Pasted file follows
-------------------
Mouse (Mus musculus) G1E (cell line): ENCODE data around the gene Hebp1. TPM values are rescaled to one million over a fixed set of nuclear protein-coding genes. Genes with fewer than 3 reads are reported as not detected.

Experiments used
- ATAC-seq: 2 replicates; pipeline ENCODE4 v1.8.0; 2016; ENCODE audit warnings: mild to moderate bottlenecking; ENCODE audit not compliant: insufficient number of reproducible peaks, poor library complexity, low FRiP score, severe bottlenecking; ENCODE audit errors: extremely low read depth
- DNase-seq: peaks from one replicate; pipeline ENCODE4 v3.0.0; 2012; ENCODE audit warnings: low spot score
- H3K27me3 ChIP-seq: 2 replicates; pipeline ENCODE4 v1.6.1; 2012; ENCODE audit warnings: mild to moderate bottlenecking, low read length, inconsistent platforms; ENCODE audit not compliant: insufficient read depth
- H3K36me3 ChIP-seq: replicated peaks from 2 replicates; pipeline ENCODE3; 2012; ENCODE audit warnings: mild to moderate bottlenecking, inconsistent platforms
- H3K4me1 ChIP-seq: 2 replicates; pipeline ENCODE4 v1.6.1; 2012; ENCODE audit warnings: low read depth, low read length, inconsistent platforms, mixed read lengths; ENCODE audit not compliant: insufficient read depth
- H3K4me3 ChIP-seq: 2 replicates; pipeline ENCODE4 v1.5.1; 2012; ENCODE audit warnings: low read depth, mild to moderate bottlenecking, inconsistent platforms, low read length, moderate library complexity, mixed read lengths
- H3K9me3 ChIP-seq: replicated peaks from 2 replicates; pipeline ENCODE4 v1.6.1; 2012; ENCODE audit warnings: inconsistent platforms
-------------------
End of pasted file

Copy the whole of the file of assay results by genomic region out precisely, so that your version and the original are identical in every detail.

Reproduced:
Mouse (Mus musculus) G1E (cell line): ENCODE data around the gene Hebp1. TPM values are rescaled to one million over a fixed set of nuclear protein-coding genes. Genes with fewer than 3 reads are reported as not detected.

Experiments used
- ATAC-seq: 2 replicates; pipeline ENCODE4 v1.8.0; 2016; ENCODE audit warnings: mild to moderate bottlenecking; ENCODE audit not compliant: insufficient number of reproducible peaks, poor library complexity, low FRiP score, severe bottlenecking; ENCODE audit errors: extremely low read depth
- DNase-seq: peaks from one replicate; pipeline ENCODE4 v3.0.0; 2012; ENCODE audit warnings: low spot score
- H3K27me3 ChIP-seq: 2 replicates; pipeline ENCODE4 v1.6.1; 2012; ENCODE audit warnings: mild to moderate bottlenecking, low read length, inconsistent platforms; ENCODE audit not compliant: insufficient read depth
- H3K36me3 ChIP-seq: replicated peaks from 2 replicates; pipeline ENCODE3; 2012; ENCODE audit warnings: mild to moderate bottlenecking, inconsistent platforms
- H3K4me1 ChIP-seq: 2 replicates; pipeline ENCODE4 v1.6.1; 2012; ENCODE audit warnings: low read depth, low read length, inconsistent platforms, mixed read lengths; ENCODE audit not compliant: insufficient read depth
- H3K4me3 ChIP-seq: 2 replicates; pipeline ENCODE4 v1.5.1; 2012; ENCODE audit warnings: low read depth, mild to moderate bottlenecking, inconsistent platforms, low read length, moderate library complexity, mixed read lengths
- H3K9me3 ChIP-seq: replicated peaks from 2 replicates; pipeline ENCODE4 v1.6.1; 2012; ENCODE audit warnings: inconsistent platforms